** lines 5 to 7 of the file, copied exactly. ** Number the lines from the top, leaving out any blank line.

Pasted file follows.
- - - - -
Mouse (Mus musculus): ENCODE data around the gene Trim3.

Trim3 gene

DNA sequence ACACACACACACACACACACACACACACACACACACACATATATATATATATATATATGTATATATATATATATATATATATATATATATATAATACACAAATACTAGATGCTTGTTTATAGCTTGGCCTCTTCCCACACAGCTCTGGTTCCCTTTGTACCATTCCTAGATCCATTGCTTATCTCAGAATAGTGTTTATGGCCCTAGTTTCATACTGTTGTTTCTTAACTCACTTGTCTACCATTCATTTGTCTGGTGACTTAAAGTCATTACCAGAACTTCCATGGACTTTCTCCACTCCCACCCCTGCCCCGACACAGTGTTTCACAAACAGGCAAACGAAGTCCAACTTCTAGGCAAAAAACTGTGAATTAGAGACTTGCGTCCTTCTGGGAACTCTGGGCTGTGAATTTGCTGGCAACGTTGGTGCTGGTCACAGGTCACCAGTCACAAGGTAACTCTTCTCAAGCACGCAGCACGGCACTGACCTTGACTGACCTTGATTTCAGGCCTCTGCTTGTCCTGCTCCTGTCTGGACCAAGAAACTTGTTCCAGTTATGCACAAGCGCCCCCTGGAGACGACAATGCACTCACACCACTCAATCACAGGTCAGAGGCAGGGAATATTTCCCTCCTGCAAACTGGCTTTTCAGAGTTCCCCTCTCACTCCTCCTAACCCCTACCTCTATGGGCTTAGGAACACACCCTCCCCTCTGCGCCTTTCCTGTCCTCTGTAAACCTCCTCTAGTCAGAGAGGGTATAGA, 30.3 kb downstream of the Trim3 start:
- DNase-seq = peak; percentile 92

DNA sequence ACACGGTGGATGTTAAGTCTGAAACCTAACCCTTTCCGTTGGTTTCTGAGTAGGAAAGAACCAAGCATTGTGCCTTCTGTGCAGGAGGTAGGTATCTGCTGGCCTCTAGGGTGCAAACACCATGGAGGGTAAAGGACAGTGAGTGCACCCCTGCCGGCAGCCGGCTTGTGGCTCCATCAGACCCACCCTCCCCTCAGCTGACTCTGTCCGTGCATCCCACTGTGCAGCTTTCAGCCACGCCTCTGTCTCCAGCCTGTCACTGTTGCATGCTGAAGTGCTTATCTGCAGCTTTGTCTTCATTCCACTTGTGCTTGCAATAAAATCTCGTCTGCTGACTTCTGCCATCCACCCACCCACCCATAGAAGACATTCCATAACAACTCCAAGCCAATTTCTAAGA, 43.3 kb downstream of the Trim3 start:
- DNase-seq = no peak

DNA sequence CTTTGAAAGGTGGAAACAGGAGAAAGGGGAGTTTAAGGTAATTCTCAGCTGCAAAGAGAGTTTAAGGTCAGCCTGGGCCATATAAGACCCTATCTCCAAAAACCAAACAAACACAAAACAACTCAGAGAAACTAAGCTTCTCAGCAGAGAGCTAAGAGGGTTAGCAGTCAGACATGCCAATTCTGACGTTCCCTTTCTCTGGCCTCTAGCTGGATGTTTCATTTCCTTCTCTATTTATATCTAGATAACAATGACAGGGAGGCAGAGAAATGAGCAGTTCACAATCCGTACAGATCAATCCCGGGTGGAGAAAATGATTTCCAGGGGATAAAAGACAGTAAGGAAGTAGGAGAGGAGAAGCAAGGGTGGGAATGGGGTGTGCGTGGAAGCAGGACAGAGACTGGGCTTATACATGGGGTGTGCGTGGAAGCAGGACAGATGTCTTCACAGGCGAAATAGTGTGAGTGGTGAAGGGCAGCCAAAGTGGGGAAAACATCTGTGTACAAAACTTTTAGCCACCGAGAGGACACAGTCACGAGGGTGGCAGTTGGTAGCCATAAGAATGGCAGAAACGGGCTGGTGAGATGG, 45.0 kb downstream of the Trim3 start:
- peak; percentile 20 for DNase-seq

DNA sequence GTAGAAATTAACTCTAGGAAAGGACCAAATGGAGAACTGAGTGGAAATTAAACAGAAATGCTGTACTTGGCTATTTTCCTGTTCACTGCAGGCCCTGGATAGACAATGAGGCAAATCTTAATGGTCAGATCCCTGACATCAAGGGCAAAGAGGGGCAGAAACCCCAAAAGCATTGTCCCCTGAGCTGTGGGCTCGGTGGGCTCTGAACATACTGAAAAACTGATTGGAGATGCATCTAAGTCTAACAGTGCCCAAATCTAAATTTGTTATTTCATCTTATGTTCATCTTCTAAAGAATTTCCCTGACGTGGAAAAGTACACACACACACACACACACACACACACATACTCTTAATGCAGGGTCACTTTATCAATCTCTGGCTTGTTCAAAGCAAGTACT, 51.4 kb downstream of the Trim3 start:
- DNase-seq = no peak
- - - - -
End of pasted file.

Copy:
DNA sequence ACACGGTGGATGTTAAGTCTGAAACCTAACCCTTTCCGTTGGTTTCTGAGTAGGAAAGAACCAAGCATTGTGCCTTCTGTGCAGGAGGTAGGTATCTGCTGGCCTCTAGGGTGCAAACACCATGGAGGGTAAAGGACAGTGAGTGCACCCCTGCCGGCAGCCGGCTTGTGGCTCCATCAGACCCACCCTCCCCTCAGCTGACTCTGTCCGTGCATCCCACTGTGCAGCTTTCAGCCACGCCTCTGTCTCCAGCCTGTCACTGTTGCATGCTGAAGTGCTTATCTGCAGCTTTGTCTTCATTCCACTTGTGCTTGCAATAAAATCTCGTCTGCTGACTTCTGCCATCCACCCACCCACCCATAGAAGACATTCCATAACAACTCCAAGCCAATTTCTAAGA, 43.3 kb downstream of the Trim3 start:
- DNase-seq = no peak

DNA sequence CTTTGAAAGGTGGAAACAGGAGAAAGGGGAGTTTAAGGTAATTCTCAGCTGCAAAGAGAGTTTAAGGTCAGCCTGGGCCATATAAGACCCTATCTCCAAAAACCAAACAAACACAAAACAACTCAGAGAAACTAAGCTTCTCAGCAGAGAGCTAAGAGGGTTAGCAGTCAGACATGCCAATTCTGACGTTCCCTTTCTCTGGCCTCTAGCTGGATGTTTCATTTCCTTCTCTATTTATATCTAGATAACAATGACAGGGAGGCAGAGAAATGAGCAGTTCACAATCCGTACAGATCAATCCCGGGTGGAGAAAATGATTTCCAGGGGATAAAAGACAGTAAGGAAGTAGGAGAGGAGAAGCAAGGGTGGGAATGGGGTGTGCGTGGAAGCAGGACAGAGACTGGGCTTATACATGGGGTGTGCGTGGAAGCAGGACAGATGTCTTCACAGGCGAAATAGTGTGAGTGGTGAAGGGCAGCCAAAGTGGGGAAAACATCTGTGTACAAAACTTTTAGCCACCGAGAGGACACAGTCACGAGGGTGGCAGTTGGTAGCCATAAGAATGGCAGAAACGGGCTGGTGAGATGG, 45.0 kb downstream of the Trim3 start: